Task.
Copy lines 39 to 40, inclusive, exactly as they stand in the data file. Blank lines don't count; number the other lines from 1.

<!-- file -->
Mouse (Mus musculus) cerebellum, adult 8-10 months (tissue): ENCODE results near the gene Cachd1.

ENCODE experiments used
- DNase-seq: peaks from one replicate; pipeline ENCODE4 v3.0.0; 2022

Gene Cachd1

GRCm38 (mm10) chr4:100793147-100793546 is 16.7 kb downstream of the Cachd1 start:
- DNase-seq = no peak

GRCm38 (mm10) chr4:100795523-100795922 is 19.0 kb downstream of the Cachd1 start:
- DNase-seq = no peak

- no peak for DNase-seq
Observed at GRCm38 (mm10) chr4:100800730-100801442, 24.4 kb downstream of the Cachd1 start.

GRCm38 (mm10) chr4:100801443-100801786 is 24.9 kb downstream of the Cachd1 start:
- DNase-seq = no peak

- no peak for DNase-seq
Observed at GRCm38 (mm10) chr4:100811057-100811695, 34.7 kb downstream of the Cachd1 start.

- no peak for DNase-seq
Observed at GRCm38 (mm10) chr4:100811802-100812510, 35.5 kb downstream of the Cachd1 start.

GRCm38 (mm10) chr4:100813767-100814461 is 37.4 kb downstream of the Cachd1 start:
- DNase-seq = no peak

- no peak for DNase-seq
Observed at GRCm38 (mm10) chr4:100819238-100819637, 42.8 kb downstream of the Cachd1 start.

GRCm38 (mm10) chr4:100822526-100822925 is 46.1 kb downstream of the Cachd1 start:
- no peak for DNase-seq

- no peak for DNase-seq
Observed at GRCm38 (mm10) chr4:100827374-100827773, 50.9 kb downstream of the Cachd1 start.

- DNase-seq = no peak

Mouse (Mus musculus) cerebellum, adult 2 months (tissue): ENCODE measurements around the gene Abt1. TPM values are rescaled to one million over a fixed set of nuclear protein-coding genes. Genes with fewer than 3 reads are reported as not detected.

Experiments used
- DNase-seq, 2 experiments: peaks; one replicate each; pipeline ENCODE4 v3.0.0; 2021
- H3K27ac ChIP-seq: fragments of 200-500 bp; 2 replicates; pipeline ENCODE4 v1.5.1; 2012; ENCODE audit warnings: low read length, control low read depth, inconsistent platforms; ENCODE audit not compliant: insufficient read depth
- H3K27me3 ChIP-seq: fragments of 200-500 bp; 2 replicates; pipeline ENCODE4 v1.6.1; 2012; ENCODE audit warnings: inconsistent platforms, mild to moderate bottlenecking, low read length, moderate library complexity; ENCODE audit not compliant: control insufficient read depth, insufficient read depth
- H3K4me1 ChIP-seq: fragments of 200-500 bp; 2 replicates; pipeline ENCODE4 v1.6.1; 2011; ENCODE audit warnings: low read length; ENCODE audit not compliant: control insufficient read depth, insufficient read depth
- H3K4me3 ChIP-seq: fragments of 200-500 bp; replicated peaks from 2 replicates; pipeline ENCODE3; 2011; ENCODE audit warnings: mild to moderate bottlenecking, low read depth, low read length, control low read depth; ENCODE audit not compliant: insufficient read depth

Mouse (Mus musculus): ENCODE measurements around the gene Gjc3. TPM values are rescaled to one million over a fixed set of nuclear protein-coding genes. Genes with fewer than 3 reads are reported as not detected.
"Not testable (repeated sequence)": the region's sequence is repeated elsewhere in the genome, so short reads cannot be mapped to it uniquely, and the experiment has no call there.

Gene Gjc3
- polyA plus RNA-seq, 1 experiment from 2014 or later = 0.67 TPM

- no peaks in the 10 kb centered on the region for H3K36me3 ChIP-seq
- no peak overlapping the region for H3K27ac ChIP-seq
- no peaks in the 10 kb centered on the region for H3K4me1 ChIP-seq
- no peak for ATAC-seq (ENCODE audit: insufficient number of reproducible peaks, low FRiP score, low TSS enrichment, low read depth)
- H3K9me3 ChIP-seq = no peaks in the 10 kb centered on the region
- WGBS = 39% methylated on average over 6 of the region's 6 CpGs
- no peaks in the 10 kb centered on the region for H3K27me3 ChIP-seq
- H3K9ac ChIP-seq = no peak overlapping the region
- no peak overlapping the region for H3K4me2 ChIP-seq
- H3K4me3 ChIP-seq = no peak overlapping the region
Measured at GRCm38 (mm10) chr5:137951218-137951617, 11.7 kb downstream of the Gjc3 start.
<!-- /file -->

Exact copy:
- no peaks in the 10 kb centered on the region for H3K4me1 ChIP-seq
- no peak for ATAC-seq (ENCODE audit: insufficient number of reproducible peaks, low FRiP score, low TSS enrichment, low read depth)